South Asian men have lower expression of IFN signalling genes in white adipose tissue and skeletal muscle compared with white men
To the Editor: South Asians, who originate from the Indian subcontinent, make up 20% of the global population and have a higher risk of developing type 2 diabetes compared with white Europids . Albeit central obesity and insulin resistance are more prevalent in the South Asian population , these classic predisposing risk factors cannot fully explain the excess risk of developing type 2 diabetes. Inflammation is thought to play a role in obesity-associated metabolic disorders but our understanding of the mechanisms involved is still limited . Despite the high risk of type 2 diabetes in South Asian people and increasing evidence on the links between inflammation and the development of type 2 diabetes, comprehensive data on the inflammatory state in the South Asian population are lacking. Therefore, the aim of the current study was to compare transcriptomic levels of a large panel of inflammatory, immune regulating and immune cell subset markers in the blood, skeletal muscle and...
KeywordsInflammation Interferon signalling Skeletal muscle South Asians Type 2 diabetes White adipose tissue
Chemokine (C-X-C) motif ligand 10
Ingenuity pathway analysis
White adipose tissue
We thank C. van der Bent and TCM Streefland (Department of Medicine, Division of Endocrinology, LUMC, Leiden, the Netherlands) for their excellent technical assistance. The study was originally designed and implemented by MRB and MJWH to assess the effect of l-arginine on energy expenditure and mitochondrial function, for which a part of this study will be published elsewhere.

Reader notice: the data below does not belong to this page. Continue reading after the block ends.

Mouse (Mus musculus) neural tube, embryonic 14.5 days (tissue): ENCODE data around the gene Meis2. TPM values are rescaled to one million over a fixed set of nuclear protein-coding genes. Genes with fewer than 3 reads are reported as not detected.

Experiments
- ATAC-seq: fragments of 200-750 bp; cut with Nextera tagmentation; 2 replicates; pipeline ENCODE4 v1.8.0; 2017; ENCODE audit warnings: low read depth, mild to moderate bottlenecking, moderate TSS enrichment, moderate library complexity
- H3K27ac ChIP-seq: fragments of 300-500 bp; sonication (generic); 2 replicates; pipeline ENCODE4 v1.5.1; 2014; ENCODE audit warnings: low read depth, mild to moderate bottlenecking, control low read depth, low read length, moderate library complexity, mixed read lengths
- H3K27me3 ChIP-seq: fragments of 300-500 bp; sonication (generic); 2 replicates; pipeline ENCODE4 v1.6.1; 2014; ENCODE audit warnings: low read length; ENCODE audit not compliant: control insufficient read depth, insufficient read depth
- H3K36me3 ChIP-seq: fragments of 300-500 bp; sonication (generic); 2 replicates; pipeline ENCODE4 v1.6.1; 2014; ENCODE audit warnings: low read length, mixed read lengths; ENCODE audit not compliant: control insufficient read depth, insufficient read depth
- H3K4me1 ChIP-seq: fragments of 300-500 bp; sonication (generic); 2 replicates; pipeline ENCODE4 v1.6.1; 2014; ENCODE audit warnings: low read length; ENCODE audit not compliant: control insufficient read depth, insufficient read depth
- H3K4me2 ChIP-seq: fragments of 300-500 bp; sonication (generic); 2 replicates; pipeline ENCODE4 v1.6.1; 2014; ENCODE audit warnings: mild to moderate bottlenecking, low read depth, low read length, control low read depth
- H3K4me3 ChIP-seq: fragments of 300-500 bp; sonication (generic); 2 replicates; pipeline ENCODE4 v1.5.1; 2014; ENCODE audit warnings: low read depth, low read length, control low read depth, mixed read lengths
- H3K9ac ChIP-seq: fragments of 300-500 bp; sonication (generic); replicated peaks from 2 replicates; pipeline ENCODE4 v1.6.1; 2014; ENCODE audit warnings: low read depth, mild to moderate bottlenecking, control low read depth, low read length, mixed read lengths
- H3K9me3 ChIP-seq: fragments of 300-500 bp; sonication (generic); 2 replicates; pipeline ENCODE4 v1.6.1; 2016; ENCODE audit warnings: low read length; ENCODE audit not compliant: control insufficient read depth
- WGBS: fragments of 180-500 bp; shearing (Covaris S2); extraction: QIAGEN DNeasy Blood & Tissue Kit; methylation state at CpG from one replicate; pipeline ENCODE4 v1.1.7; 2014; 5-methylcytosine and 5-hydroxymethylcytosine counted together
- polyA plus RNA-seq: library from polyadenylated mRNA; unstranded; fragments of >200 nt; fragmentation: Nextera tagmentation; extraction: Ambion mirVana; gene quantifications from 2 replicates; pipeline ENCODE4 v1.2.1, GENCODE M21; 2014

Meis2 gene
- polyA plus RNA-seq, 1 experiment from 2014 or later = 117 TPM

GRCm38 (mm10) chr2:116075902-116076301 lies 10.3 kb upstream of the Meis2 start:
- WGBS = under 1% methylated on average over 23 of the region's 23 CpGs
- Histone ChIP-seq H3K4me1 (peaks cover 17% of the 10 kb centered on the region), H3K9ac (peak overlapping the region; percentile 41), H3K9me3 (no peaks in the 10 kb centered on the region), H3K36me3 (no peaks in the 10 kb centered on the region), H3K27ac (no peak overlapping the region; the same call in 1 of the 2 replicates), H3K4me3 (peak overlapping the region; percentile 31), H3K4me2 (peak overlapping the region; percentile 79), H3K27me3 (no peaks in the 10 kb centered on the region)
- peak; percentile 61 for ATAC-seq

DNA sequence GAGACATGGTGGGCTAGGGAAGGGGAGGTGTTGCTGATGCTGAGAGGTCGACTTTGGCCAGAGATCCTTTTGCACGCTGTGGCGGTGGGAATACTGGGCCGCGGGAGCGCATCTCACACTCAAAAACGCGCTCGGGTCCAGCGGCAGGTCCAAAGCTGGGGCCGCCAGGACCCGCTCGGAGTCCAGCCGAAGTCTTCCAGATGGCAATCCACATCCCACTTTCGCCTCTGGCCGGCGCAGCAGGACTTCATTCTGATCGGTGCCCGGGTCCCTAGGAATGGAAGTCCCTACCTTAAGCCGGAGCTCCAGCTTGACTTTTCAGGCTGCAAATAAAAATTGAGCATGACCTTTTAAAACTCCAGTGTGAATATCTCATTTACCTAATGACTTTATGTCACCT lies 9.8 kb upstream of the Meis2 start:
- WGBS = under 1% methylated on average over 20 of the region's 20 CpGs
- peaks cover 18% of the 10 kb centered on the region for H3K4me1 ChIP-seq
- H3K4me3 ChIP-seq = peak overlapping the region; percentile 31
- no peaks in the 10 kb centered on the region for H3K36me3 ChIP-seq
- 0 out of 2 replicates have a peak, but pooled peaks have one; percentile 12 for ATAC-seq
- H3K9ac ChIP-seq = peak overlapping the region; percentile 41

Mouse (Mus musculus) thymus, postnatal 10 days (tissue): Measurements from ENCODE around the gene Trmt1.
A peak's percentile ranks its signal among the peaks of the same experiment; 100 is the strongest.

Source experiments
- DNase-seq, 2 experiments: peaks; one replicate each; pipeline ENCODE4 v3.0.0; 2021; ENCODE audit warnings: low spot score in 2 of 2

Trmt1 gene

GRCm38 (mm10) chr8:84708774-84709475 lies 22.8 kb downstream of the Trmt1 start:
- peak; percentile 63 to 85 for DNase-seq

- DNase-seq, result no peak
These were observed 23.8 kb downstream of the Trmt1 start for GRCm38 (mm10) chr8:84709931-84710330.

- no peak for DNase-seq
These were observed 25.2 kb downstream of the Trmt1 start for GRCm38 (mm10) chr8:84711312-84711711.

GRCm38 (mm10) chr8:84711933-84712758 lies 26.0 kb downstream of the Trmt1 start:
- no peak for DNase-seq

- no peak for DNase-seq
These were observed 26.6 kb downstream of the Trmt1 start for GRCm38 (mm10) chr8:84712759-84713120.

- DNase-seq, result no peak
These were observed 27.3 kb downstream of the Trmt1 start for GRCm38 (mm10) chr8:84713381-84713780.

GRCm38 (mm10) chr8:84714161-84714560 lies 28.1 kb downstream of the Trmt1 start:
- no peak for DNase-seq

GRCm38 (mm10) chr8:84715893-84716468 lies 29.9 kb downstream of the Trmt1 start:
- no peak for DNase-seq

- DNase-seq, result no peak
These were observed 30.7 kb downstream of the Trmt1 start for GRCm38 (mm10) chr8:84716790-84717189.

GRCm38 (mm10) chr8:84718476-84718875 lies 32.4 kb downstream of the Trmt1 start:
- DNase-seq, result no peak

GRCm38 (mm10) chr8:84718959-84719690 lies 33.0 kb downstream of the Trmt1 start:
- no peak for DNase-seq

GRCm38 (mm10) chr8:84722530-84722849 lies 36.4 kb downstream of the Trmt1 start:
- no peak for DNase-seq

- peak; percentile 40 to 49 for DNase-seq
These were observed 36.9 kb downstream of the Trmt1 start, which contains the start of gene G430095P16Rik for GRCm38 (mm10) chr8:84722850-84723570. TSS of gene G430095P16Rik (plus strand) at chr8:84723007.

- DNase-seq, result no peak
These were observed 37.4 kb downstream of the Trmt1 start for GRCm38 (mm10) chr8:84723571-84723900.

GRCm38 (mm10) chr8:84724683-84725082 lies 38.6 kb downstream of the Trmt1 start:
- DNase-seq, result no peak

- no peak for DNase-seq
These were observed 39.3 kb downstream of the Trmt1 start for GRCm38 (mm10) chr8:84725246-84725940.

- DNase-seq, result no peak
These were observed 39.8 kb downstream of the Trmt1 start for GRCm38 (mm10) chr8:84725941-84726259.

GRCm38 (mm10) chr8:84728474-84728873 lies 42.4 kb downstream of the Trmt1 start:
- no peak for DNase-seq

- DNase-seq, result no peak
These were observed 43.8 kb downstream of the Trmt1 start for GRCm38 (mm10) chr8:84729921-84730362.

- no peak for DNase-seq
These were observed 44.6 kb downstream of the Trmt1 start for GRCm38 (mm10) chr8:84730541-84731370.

The data generated or analysed during the current study that are not included in this published article (and its supplementary information files) are available from the corresponding author on reasonable request. Raw data from the dual-colour reverse transcriptase multiplex ligation-dependent probe amplification (dcRT-MLPA) assay are provided in ESM Table 3.
This work was supported by a Rembrandt Institute of Cardiovascular Science (RICS) grant and a Rubicon grant from the Netherlands Organisation for Scientific Research to MRB. MRB is also supported by the Dutch Diabetes Foundation (grant no. 2015.81.1808). PCNR is an Established Investigator of the Netherlands Heart Foundation (grant no. 2009T038).
Duality of interest
The authors declare no potential conflicts of interest relevant to this article.
ADvD helped to conceptualise the project, perform the experiments and analyse the data, contributed to the discussion, wrote and critically reviewed the manuscript. MJWH helped to perform the experiments, analyse the data and critically reviewed the manuscript. RvE, EQ, HCS, CJMH, THMO and MCH helped to perform the experiments, analyse the data and critically review the manuscript. IMJ and WDvML helped to conceptualise the project and to critically review the manuscript. PCNR and MRB helped to conceptualise the project and perform the experiments, supervised the project, contributed to the discussion and edited the manuscript. All authors gave approval for the final version to be published. ADvD, MJWH, PCNR and MRB are the guarantors of this work and, as such, had full access to all the data in the study and take responsibility for the integrity of the data and the accuracy of the data analysis.
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